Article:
When Yogi Berra uttered his famous “You wouldn’t have won if we’d beaten you,” he could have been talking about the nation’s retailers and their courtroom loss in their quest for lower debit card swipe fees. Now the case could end up in the Supreme Court.
If you want to catch a tasty red snapper in the Gulf of Mexico today, you’re too late. The red snapper season ended at 12:01 a.m. this morning after running for just nine days.
“Up to my ass in alligators” is a popular metaphor we all know isn’t taken literally. Unless, that is, you’re Joe Lewis, chairman of the industry’s Grow Boating board, and Carl Blackwell, helmsman of our Discover Boating national campaign. They have reason to see it from a different perspective.
I must be traveling through another dimension. I’ve been beamed into a war zone where the Great Lakes are being threatened by approaching armies of Asian carp and there’s no agreement on how — or even if — the battle to prevent an ecosystem defeat.
With all the talk about using social media in business today, one might assume that the good old email that started it all is now passé. That’s not necessarily so. Social media has its strengths. But email marketing is alive and well.
Last week I reported on the results of a survey being conducted by the education task force of the Recreational Boating Leadership Council.
The results are in from the recent survey conducted by the education task force of the Recreational Boating Leadership Council and there’s nearly unanimous belief among the 166 respondents that boater education and training are important to boat buyers (97 percent said yes, 3 percent no).
No fisherman ever wants to see thousands of fish suddenly doing the backstroke … unless they happen to be Asian carp.
Talk about warming: Discover Boating continues to be hot, while what to do about the planet remains a dilemma.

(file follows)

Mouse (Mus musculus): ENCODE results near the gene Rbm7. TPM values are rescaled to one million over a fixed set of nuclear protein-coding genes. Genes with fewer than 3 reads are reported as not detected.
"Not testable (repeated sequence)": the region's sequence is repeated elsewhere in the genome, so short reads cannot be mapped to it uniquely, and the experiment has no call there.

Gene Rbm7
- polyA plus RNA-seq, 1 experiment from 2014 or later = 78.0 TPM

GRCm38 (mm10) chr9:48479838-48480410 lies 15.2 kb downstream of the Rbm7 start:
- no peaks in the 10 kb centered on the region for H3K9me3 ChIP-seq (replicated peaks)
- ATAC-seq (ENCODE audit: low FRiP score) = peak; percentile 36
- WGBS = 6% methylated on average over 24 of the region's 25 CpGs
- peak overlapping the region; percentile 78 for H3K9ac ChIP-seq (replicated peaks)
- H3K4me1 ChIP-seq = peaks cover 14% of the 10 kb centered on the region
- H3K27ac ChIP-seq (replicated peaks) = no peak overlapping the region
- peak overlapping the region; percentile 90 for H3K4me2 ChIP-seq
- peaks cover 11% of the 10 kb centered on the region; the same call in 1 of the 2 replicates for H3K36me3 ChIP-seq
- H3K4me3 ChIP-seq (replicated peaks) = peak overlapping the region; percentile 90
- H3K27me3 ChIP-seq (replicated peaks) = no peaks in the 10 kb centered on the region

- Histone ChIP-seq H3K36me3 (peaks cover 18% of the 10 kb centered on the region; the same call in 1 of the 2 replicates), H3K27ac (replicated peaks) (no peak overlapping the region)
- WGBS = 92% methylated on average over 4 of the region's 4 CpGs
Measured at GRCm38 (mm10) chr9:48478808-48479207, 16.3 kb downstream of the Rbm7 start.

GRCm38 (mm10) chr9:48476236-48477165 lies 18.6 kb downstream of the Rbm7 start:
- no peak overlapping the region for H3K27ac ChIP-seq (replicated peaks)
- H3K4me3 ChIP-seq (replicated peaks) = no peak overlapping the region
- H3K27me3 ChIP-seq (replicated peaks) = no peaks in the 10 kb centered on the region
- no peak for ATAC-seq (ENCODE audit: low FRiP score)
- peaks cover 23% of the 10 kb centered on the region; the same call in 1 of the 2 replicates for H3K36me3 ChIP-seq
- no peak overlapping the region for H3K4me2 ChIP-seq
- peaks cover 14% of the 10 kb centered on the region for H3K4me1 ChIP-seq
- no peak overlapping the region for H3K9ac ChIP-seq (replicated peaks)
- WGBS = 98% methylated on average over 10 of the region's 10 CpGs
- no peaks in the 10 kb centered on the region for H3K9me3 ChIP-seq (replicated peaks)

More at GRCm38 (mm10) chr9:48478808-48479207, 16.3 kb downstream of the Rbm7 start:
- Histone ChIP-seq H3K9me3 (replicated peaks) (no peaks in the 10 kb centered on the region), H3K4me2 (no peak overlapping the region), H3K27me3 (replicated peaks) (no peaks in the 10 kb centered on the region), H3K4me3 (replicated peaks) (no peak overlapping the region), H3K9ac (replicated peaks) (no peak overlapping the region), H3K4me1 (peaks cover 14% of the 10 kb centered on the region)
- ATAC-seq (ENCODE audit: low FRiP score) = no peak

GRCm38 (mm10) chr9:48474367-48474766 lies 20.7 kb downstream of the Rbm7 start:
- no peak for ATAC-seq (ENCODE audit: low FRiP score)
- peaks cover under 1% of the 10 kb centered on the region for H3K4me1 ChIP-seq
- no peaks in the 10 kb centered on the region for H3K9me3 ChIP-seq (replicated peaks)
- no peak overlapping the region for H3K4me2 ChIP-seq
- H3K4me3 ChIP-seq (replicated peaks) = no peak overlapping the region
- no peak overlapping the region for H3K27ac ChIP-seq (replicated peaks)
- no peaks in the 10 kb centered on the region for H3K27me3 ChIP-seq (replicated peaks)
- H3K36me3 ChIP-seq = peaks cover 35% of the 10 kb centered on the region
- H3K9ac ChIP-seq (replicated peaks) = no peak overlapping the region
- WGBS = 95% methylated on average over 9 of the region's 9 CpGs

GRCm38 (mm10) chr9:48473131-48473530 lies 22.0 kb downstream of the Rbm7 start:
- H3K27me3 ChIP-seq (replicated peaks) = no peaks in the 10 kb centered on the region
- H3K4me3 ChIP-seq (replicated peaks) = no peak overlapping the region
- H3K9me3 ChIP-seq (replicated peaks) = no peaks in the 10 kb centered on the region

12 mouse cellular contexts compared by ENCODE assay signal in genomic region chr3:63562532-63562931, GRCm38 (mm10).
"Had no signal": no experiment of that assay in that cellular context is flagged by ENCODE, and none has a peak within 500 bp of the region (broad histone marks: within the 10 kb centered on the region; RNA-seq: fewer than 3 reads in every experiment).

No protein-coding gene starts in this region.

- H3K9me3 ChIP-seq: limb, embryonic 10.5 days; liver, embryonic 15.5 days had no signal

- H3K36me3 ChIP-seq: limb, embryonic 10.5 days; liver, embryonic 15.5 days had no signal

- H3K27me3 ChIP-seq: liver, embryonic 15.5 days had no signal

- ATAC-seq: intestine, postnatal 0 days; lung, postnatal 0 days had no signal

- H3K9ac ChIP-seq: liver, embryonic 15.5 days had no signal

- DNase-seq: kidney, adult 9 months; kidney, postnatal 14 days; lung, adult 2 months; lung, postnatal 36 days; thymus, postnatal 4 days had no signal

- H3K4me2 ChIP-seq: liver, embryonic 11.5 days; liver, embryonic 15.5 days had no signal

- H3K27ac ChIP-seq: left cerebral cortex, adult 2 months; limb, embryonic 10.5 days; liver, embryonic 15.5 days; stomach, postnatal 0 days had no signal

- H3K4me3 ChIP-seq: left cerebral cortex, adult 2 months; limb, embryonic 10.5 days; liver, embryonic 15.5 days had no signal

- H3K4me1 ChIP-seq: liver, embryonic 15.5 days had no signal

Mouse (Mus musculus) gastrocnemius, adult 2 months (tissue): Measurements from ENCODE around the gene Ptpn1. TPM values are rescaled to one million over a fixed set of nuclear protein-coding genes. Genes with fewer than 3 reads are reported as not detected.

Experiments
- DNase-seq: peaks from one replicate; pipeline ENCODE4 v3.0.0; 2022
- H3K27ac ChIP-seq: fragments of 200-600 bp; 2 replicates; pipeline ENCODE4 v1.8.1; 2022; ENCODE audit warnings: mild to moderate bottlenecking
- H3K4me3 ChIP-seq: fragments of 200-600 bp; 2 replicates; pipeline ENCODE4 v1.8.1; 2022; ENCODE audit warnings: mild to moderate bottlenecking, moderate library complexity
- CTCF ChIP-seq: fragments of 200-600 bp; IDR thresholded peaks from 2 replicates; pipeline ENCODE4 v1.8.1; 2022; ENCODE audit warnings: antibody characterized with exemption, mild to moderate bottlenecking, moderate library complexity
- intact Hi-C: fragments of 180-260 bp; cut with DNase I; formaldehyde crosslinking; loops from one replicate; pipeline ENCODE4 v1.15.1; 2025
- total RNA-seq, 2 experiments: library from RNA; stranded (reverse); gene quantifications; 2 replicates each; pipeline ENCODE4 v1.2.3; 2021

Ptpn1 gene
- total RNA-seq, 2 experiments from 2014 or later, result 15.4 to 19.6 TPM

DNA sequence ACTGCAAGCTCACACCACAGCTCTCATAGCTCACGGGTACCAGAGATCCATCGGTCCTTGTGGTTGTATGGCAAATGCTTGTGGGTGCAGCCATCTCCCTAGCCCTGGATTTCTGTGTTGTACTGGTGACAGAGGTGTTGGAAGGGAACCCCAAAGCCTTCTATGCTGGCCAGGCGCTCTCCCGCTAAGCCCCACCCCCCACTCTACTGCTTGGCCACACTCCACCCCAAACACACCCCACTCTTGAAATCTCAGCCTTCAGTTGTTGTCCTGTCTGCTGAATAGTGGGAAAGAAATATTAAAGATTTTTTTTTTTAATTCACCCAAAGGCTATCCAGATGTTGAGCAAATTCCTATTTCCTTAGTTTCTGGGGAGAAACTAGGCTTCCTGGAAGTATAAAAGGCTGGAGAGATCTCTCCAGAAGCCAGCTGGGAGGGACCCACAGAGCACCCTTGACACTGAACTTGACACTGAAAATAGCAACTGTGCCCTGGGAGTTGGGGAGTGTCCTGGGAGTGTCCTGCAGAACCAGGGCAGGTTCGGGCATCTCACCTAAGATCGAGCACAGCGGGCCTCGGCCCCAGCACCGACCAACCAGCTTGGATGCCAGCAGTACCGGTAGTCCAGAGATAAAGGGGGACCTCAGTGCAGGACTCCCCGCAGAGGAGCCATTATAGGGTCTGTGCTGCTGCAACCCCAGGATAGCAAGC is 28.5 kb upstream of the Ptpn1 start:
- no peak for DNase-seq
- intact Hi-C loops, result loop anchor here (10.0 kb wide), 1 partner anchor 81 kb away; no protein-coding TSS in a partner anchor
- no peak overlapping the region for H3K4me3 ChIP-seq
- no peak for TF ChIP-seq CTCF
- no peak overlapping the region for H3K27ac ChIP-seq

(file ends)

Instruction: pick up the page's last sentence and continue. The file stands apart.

The education task force that is part of the Recreational Boating Leadership Council is seeking input from dealers on boater education.
There will be plenty of excitement when MarinaFest 2014 hits Burton W. Chace Park in Marina del Rey, Calif., on May 17 for a day-long boating celebration.
If you read this blog regularly, you know I believe strongly in our industry’s Discover Boating national campaign. And the launching last week of “Stories of Discovery” just adds to my enthusiasm.
I asked my son, a Gen Xer, why he doesn’t have a boat. He certainly knows boats — he grew up in a boating family. It’s not a question of money — he can afford one. He likes boating — whenever he visits he wants to go fishing on my boat. So why?
The Southwest Florida Marine Industries Association will hold a “Marina Operators Roundtable” on May 7 in Fort Myers. It’s being billed as a special opportunity for marinas, boat dealers and related service companies to network, identify and explore a variety of common interest issues facing the industry on Florida’s west coast.
There are training simulators for just about everyone these days — pilots, police, tanker captains, military personnel, driver’s education classes, on and on. So why not a simulator for boater training?
Sunday was the fourth anniversary of the explosion aboard the BP/Deepwater Horizon oil rig. The passage of time might be fading the memory, but it shouldn’t be forgotten.
Taking a page from the National Marine Manufacturers Association playbook, state and local marine trade associations should be active in encouraging the formation of caucuses in state legislatures that are sensitive to pro-boating policies.
In what is the most intense campaign to date to attract more diversity into the ranks of the nation’s boaters and anglers, the Recreational Boating & Fishing Foundation recently unveiled the Spanish language Internet portal “Vamos a Pescar” that targets the growing Latino market.